By Sam Baker - 06/28/12 09:10 PM EDT
When Thursday began, the lawsuit against the healthcare law seemed like a no-win situation for the court — and Roberts in particular.
Roberts, though, sought to avoid both of those consequences.
“I think it was tactically brilliant, whatever one thinks of the substance of the ruling,” said Kevin Walsh, a law professor at the University of Richmond and a former clerk to Justice Antonin Scalia.
Rather than upholding the mandate under Congress’s power to regulate commerce, Roberts and the court’s four liberal justices said the mandate was permissible under Congress’s tax powers.
Roberts himself noted that the approach avoided the consequences that conservatives — himself included — had feared.
"Upholding the individual mandate under the Taxing Clause … does not recognize any new federal power," Roberts wrote. "It determines that Congress has used an existing one."
Randy Barnett, a Georgetown University law professor who worked on the case against the mandate, said Roberts tried to "have it both ways" by relying on the tax power.
"The chief justice found a way to give a legal victory to us and a political victory to the president," Barnett said.
At several points in the majority’s opinion, Roberts made a point to describe the ruling as narrow and conservative.
Roberts said the court has a responsibility not to strike down laws it doesn’t have to, or to strike more than is necessary. So although the mandate would not be constitutional under the Commerce Clause, he wrote, the court had to consider the tax argument.
“The statute reads more naturally as a command to buy insurance than as a tax, and I would uphold it as a command if the Constitution allowed it,” he wrote. “It is only because the Commerce Clause does not authorize such a command that it is necessary to reach the taxing power question. And it is only because we have a duty to construe a statute to save it, if fairly possible, that (the mandate) can be interpreted as a tax.”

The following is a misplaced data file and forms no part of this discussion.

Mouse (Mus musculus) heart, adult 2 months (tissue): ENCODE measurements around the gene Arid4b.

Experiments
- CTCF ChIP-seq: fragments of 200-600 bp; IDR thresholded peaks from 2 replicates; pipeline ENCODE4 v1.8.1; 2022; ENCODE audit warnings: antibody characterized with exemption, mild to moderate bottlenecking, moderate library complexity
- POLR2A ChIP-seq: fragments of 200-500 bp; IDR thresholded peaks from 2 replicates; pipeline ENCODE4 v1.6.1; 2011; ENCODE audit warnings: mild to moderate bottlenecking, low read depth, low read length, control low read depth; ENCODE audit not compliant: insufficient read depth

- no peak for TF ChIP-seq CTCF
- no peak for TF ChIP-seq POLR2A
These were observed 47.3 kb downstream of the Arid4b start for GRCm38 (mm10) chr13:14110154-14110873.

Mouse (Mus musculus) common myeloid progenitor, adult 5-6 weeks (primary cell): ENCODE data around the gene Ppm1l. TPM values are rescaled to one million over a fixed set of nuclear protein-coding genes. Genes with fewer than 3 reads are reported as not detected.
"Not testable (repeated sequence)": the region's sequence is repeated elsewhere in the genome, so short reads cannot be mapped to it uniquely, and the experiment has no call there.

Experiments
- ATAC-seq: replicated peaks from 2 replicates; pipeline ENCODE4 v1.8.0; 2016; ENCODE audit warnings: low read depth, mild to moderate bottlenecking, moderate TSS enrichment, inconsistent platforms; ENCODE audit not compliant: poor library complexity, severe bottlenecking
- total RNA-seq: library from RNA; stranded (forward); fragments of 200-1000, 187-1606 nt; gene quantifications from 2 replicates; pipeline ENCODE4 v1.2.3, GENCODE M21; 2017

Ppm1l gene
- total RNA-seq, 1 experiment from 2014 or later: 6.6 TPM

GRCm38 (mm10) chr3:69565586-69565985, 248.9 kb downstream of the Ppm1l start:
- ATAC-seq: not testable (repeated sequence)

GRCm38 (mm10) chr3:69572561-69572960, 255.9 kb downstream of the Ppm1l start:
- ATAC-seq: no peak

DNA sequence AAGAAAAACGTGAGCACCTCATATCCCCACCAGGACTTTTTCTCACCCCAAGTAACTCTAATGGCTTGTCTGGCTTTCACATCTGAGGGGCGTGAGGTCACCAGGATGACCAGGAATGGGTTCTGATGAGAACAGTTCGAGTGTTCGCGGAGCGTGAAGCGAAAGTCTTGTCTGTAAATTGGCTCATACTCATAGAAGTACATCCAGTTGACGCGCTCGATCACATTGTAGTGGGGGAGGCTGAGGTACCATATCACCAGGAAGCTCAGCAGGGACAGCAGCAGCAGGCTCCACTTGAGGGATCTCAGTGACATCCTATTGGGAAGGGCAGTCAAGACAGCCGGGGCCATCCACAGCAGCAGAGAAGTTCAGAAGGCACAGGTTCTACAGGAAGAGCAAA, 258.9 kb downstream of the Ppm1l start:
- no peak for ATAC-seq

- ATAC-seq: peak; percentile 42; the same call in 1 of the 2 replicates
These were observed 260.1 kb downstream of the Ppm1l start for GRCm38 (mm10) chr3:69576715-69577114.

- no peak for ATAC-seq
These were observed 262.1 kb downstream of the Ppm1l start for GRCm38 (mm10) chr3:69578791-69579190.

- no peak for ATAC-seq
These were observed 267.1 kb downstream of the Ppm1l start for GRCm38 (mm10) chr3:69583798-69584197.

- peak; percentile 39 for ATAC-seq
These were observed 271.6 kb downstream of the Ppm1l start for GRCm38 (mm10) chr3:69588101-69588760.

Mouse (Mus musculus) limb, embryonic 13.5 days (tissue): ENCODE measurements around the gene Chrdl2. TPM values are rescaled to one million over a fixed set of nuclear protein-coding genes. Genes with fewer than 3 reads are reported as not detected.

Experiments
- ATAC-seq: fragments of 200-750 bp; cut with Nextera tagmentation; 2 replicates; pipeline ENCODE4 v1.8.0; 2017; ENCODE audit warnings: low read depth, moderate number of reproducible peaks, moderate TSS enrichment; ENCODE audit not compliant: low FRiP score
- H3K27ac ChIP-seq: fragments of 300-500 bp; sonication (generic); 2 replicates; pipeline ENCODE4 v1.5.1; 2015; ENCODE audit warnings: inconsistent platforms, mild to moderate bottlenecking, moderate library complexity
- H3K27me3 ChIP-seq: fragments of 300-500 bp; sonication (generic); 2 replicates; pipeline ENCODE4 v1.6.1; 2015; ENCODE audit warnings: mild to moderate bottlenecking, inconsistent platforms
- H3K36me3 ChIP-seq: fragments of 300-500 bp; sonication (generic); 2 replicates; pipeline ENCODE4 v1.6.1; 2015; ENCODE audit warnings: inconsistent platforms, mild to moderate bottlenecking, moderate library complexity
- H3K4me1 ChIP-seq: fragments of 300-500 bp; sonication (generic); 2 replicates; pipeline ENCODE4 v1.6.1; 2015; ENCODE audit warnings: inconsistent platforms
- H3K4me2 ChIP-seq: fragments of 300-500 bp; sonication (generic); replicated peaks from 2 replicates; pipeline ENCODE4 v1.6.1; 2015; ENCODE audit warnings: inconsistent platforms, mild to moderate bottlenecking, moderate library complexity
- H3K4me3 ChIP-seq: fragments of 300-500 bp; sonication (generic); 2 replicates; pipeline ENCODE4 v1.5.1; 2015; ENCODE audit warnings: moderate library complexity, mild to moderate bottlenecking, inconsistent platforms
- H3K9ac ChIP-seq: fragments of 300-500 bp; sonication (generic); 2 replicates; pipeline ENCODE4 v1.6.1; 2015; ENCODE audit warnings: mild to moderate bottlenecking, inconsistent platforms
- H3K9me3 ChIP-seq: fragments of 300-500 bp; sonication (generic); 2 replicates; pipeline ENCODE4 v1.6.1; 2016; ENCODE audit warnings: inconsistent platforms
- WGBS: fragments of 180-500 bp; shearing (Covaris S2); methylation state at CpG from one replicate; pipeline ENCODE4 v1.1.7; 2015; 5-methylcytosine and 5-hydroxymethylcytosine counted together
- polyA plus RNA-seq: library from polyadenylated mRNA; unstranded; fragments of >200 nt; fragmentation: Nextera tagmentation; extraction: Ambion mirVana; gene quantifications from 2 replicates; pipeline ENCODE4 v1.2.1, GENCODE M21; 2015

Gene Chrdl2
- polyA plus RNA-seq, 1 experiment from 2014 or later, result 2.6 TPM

Alberto Gonzales, who served as attorney general under former President George W. Bush and helped vet Roberts, said he was surprised Roberts mentioned the Commerce Clause at all.
“It seems to me he could have led with the tax argument” and ignored the Commerce Clause altogether, Gonzales said. “It’s a little contrary to what I know of Chief Justice Roberts.”
Walsh was also surprised but said the move was strategically smart.
“They were able to simultaneously recognize limits on federal power while also insulating the court from charges of partisanship,” Walsh said.
Roberts pushed back against criticism from the dissenting justices over the court’s decision on the health law’s Medicaid expansion. The dissent, filed jointly by Justices Scalia, Anthony Kennedy, Clarence Thomas and Samuel Alito, accused Roberts and the liberal justices of rewriting the Medicaid expansion.
The Affordable Care Act expands Medicaid eligibility and requires states to accept the new terms if they want to continue participating in the program at all. Both the majority and dissenting opinions said the provision was “coercive.”
But rather than invalidate the entire Medicaid provision, Roberts’s majority opinion struck only the specific section tying the expansion to all federal Medicaid funding. Kennedy said from the bench that Roberts “offers states a choice where Congress wanted them to have no choice.”
Roberts, though, argued that his approach was consistent with a conservative approach to upholding and striking down federal laws. He said he had followed Congress’s “explicit textual instructions,” because the health law says its Medicaid expansion is severable from other policies.
“When we invalidate an application of a statute because that application is unconstitutional, we are not ‘rewriting’ the statute; we are merely enforcing the Constitution,” Roberts wrote.
— This post was updated at 9:17 p.m.